Duchenne Muscular Dystrophy


Duchenne muscular dystrophy (DMD) is a muscle wasting condition, which gets worse over time. Muscle weakness occurs because of a genetic defect that prevents dystrophin, a protein in muscle, functioning correctly. The affected gene resides on the X chromosome, so only boys are affected. About 1,000 boys are born each year in the UK with DMD.


Medical text written September 2011 by Dr M Scoto Clinical Research Associate, and Dr A Manzur, Consultant Paediatric Neurologist, Dubowitz Neuromuscular Centre, UCL Institute of Child Health and Great Ormond Street Hospital, London, UK.

What are the symptoms?

In DMD, the first signs of muscle weakness typically occur before the age of four years. Rising from the floor, walking, running, jumping and climbing stairs are difficult. If untreated, most boys lose the ability to walk by ten years of age and need to use a wheelchair. This is due to a combination of muscle weakness and contractures (tightness of muscle affecting joint movement) in the ankles, knees and hips. Boys in a wheelchair are at high risk of developing spinal curvature, which can eventually develop into scoliosis. Some boys with DMD may have learning or behavioural difficulties (see entry Learning Disability).

Over time, the heart and respiratory muscles are also affected and this becomes a clinical problem usually in the teenage years. Sometimes there is respiratory failure, which is often demonstrated by difficulty breathing at night.

If untreated, limbs, breathing and heart muscle weakness become severe and this limits life expectancy.

Cardiomyopathy can develop in individuals with DMD, usually after ten years of age. It is recommended that an echocardiogram (heart ultrasound scan) be done every two years till age ten years, and then yearly after so any abnormality can be detected and treated.

How is it diagnosed?

A high level of the enzyme creatine kinase (CK) can indicate DMD. Further confirmatory testing in a family where there are no other cases of DMD, will involve muscle biopsy to assess muscle structure. Genetic testing is undertaken to offer confirmation of the mutation causing the condition.

How is it treated?

To date, there is no cure for DMD. Treatment to help reduce the symptoms improves quality of life and prolongs survival.

To prevent the progression of DMD treatment with glucocorticosteroids (a type of steroid), is routine. This treatment can help retain movement, prevent respiratory failure and delay scoliosis.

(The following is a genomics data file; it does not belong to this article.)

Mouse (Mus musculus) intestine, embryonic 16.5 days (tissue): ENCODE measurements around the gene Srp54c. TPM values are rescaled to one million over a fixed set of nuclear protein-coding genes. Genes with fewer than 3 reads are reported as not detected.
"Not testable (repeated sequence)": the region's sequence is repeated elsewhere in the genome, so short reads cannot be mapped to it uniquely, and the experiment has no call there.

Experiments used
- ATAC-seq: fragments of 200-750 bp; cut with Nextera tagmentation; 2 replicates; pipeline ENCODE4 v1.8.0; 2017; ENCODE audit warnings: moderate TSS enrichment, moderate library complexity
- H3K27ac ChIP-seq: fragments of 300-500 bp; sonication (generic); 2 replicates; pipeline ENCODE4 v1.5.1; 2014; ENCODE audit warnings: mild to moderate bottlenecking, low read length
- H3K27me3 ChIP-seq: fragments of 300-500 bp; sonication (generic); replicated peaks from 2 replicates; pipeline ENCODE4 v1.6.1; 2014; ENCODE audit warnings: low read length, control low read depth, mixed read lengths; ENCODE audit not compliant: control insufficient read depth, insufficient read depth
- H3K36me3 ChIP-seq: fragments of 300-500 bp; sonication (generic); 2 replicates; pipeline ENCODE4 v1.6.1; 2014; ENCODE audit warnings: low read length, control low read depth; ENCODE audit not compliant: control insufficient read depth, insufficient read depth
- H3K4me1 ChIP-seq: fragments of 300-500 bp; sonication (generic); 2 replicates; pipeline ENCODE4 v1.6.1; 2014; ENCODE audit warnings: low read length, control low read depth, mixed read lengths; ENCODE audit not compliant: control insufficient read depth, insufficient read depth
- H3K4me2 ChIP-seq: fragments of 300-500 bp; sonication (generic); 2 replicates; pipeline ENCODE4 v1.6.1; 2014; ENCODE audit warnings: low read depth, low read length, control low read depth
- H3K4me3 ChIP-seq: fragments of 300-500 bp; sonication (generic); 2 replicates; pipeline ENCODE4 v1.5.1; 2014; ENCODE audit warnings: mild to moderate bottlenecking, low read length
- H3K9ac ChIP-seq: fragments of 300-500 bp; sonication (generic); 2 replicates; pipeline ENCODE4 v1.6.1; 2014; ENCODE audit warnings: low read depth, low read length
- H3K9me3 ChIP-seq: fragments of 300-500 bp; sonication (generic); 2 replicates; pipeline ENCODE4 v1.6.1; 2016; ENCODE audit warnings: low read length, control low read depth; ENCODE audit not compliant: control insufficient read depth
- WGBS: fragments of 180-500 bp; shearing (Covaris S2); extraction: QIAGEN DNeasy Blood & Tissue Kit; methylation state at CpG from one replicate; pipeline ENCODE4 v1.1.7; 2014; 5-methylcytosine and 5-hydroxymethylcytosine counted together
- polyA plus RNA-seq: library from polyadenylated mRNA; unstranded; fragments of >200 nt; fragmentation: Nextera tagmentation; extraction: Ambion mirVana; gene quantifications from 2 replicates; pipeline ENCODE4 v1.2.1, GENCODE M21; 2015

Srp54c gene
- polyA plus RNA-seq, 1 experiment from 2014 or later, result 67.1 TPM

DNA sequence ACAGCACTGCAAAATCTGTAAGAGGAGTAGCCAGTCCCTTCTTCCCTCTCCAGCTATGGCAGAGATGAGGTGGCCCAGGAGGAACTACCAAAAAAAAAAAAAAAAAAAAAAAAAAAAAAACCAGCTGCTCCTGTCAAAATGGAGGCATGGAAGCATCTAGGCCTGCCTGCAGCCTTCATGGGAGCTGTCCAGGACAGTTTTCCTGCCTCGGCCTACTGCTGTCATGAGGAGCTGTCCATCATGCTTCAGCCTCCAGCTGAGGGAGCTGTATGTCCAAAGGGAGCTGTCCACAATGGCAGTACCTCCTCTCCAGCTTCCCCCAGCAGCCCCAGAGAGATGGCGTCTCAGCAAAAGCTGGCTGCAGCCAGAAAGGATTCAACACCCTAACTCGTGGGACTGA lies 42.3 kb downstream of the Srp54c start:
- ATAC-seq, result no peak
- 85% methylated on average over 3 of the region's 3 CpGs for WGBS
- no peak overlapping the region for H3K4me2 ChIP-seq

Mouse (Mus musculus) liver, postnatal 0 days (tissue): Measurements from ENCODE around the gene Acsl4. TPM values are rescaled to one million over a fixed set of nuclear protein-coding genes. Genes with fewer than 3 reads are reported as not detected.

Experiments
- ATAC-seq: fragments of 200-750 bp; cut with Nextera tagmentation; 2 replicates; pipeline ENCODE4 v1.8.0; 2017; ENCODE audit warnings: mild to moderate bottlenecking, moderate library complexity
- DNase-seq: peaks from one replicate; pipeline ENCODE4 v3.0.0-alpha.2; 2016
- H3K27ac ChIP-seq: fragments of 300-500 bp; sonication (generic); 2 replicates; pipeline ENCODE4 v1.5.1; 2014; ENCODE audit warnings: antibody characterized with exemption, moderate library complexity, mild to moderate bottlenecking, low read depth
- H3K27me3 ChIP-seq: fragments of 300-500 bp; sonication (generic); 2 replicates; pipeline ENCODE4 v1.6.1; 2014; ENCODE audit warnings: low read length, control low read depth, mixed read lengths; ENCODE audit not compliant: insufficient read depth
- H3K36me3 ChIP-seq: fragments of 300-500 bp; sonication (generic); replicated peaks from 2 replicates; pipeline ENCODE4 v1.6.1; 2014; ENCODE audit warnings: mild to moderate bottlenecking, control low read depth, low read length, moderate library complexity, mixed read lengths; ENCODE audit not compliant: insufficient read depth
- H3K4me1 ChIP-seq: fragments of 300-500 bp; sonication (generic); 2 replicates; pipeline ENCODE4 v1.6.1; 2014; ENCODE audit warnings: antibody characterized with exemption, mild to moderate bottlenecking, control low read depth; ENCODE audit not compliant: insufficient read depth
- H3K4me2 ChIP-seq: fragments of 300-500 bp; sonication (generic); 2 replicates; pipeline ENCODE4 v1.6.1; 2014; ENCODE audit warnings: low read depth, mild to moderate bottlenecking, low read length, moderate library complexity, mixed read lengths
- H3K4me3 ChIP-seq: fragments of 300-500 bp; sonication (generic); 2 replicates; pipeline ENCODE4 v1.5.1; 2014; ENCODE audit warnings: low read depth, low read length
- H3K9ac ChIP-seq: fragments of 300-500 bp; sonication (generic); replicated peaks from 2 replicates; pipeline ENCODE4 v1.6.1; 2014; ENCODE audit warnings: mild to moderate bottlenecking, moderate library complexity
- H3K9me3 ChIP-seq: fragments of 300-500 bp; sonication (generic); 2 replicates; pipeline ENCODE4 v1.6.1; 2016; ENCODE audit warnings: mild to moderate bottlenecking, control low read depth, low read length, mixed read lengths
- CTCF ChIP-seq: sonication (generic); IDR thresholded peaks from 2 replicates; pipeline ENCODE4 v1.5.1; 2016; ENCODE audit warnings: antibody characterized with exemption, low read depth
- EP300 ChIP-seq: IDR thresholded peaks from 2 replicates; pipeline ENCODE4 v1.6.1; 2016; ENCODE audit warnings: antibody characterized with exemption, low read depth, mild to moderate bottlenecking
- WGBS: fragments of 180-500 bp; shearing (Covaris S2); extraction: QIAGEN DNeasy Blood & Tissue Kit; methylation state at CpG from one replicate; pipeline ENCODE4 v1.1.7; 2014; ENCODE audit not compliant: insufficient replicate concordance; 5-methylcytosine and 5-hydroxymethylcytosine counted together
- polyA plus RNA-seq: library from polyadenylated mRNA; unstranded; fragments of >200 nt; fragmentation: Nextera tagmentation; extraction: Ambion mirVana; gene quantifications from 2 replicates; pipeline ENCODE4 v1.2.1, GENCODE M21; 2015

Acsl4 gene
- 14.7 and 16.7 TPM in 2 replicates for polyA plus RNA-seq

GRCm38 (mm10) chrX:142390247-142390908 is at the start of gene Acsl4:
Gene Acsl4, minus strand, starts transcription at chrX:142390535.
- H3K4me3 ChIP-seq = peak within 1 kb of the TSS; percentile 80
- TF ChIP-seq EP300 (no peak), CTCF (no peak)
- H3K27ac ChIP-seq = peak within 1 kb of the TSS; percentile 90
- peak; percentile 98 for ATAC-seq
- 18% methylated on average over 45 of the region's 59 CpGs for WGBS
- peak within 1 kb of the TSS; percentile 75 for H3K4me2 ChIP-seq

A regular programme of physiotherapy is essential to reduce contractures and promote mobility. Bracing can reduce scoliosis, but very often spinal surgery is required if the curvature gets worse. Facial or nasal mask ventilation may be used to assist with night-time breathing.

Inheritance patterns and prenatal diagnosis

Inheritance patterns
DMD usually occurs as the result of a sporadic mutation. In some cases the mother of the affected child is a carrier of the condition. Mothers of children with DMD should be offered genetic counselling and a test to find out whether they are carrier for the DMD mutation.

Prenatal diagnosis
Prenatal testing is available via amniocentesis after 15 weeks of pregnancy or chorionic villus sampling between 10 and 13 weeks of pregnancy.

Is there support?

Action Duchenne

Tel: 020 8556 9955
Email: info@actionduchenne.org
Website: actionduchenne.org

The Group is a Registered Charity in England and Wales No. 1101971. It provides information and support for families with a child with Duchenne Muscular Dystrophy. Action Duchenne funds research, campaigns for the best standards of care to be made available for all living with Duchenne, and runs education and transition projects for young people.

Group details last updated January 2016.

Duchenne Family Support Group

Helpline: 0800 121 4518 
Email: info@dfsg.org.uk
Website: dfsg.org.uk

The Group is a Registered Charity in England and Wales No. 1128653. It provides information and support for families with children diagnosed with Duchenne Muscular Dystrophy. The Group offers holidays and events to bring families together for mutual support and to share information and experiences.

Group details last updated January 2016.

Support for Duchenne muscular dystrophy is also available from the Muscular Dystrophy Campaign (see entry Congenital Muscular Dystrophy).

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